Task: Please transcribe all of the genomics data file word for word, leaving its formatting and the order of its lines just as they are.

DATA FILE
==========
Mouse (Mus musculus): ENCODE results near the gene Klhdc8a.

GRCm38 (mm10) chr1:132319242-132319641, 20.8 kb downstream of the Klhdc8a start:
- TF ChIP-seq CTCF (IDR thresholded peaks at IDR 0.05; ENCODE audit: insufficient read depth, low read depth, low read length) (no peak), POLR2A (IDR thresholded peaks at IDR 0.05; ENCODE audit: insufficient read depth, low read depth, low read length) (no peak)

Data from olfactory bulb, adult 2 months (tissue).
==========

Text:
Mouse (Mus musculus): ENCODE results near the gene Klhdc8a.

GRCm38 (mm10) chr1:132319242-132319641, 20.8 kb downstream of the Klhdc8a start:
- TF ChIP-seq CTCF (IDR thresholded peaks at IDR 0.05; ENCODE audit: insufficient read depth, low read depth, low read length) (no peak), POLR2A (IDR thresholded peaks at IDR 0.05; ENCODE audit: insufficient read depth, low read depth, low read length) (no peak)

Data from olfactory bulb, adult 2 months (tissue).